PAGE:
Patterson Unified School District

A photo of the Paterson Unified School District offices on March 14 in Patterson.

After rejecting a similar proposal in July, 2018, the PJUSD School Board in its regular meeting last Monday voted unanimously to put a bond on the March 3 ballot that could raise up to $30 million for employee housing.

Citing the Teacher Housing Act of 2016, which declared that the stability of housing for school employees is critical to the overall success and stability of schools in California, the board instructed staff to make the preparations necessary to put the measure, which would require 55 percent of the vote to pass, on the ballot.

PJUSD Superintendent Dr. Phil Alfano said in a later email that apartments or townhomes would be constructed on property the district already owns, located near the Sports Park on Ward Avenue. A builder would be brought in for the construction, he said.

“We know this is a need and has been an issue for many years.” Alfano said, “It’s time to try something new. I applaud our board for unanimously approving this idea and taking the issue to the voters. It’s important to remember that this is a local bond - so all of the money goes directly back into community. It won’t be squandered on state or county projects that don’t reach Patterson.”

There would also be a citizens bond oversight committee, Alfano said, “to guarantee prudent use of the tax dollars we receive.”

Alfano said that recruiting and retaining highly-qualified teachers and staff who live in Patterson is “vital,” both for the school district and the community. A high-quality school system, he said, raises property values and improves the overall quality of life in a community.

Local economic impact

“PJUSD is still the largest full-time employer in Patterson,” Alfano added. “Annually, more than $20 million in district staff payroll leaves our community, so this is important for (the community’s) economic development as well.”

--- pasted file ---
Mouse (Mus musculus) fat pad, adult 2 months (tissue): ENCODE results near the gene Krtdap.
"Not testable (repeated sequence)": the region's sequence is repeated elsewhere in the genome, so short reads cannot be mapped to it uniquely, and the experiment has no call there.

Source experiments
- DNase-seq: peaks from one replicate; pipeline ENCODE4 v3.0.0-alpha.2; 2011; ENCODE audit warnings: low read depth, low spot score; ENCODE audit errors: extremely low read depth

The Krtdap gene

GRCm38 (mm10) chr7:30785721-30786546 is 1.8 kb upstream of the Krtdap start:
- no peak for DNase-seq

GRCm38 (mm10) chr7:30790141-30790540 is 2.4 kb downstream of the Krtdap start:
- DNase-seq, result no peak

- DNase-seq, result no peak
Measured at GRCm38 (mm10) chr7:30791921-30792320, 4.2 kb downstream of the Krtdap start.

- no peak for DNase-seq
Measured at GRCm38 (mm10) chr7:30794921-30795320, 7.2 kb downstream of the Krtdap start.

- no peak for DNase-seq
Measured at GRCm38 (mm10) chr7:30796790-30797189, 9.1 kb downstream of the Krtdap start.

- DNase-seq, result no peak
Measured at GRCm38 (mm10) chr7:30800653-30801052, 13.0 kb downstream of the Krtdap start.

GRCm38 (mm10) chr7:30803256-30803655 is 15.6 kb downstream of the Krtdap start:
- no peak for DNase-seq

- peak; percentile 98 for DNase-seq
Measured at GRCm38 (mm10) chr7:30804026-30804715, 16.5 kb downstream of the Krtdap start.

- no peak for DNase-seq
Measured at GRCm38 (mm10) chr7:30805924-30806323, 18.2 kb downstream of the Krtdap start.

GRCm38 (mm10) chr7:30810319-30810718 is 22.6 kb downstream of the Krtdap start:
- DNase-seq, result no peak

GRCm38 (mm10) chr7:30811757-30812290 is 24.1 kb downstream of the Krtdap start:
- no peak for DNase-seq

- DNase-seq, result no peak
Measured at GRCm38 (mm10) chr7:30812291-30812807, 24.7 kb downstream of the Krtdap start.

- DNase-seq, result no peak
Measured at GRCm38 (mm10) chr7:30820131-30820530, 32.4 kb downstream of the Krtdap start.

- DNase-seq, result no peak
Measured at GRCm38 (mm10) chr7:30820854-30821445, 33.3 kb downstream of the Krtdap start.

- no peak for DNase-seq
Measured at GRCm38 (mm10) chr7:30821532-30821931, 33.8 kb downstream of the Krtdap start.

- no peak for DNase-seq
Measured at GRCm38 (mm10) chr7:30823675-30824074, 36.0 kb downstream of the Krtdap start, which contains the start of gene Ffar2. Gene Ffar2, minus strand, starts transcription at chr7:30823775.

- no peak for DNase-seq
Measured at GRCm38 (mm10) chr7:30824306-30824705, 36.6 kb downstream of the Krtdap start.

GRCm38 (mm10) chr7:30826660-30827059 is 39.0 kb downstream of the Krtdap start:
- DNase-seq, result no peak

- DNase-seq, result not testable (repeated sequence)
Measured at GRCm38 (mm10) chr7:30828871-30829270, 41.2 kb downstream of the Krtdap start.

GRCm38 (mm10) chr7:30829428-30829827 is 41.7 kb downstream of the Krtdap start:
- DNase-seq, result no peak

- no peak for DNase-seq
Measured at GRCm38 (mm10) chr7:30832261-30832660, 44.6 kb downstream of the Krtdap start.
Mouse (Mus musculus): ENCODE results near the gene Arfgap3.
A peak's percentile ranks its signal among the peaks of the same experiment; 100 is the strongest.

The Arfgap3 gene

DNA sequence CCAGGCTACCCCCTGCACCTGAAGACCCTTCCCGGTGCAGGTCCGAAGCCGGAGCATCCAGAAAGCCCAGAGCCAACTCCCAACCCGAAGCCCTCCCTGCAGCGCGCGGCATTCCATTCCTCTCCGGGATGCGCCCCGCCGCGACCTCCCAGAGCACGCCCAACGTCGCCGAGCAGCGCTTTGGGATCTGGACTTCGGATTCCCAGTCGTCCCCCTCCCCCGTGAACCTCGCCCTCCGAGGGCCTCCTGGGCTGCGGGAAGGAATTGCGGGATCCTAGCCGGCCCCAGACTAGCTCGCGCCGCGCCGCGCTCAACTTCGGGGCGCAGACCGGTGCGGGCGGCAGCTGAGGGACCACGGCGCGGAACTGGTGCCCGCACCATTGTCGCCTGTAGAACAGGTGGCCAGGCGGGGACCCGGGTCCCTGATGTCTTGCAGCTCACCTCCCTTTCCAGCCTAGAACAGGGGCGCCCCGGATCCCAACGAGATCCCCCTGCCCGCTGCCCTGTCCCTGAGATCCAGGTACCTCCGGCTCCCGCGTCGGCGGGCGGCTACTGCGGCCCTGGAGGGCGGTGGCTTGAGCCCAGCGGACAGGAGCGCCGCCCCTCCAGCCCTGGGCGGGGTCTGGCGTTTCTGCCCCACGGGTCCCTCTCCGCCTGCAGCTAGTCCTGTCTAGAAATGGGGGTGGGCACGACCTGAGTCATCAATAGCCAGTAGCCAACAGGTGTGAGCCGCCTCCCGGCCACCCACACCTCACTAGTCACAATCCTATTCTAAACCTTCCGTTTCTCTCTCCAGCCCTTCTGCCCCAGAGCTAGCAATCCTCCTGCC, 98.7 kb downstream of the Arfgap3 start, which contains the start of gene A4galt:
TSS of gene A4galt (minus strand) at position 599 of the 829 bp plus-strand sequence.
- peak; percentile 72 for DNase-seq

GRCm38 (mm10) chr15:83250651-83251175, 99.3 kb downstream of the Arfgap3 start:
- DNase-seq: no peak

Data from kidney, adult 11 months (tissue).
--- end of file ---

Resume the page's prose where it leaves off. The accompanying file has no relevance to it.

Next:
“We also know that teachers are leaving because they tire of the commute from other communities,” Alfano said. “Our goal is to provide affordable rental housing for our staff that will eventually allow them to save enough money to purchase a home in Patterson and be a permanent part of our community.”

The concept may be relatively new, but other districts, including Santa Clara Unified School District, have tried it, or soon will. Others include San Lorenzo Valley Unified, West Contra Costa Unified and Mountain View Whisman School District.

Many of these housing opportunities come with strings attached, such as a limit on how long an employee can remain in the affordable housing unit. Such limits were discussed when the district floated the idea last July, but no details have been given for this current effort.

Net rental income from the project would be used to pay for the operation and maintenance of the project and to maintain lower class sizes and improve the quality of education in Patterson’s schools, per the staff report.

This latest effort is not the first time the board has approved an affordable housing program for employees: the district purchased two units in the Ivy Terrace complex several years ago. They are currently rented to teachers.

But there are still many other PJUSD employees who are interested.

Because the district has property in two counties (Stanislaus and Santa Clara), the measure must be placed on both ballots, and needs a 55 percent majority to pass.

TK to kindergarten

Walnut Grove kindergarten teacher Judy Jenkins expressed concern that children in transitional kindergarten (TK) had been promoted up arbitrarily, due to overcrowding. She also expressed concern that TK students are not “developmentally ready for the rigors of modern-day kindergarten.”

In an email Tuesday afternoon, PJUSD Assistant Superintendent Veronica Miranda said the district has been “promoting TK students to Kinder(garten) for the past 6 years. We have a criteria in place,” she said. “One hundred percent of the TK students promoted to Kindergarten over the past 6 years have met Kinder standards at the end of their kindergarten year.”

“For the record,” Miranda added, “we only moved six students to Kinder, and all of them have had preschool. We used the established criteria in order to comply with class sizes at the TK level. We had parent support; all of our parents were excited about the promotion. We also plan to review the progress of these students in the spring, in order to determine if they are ready or not for first grade,” Miranda said.

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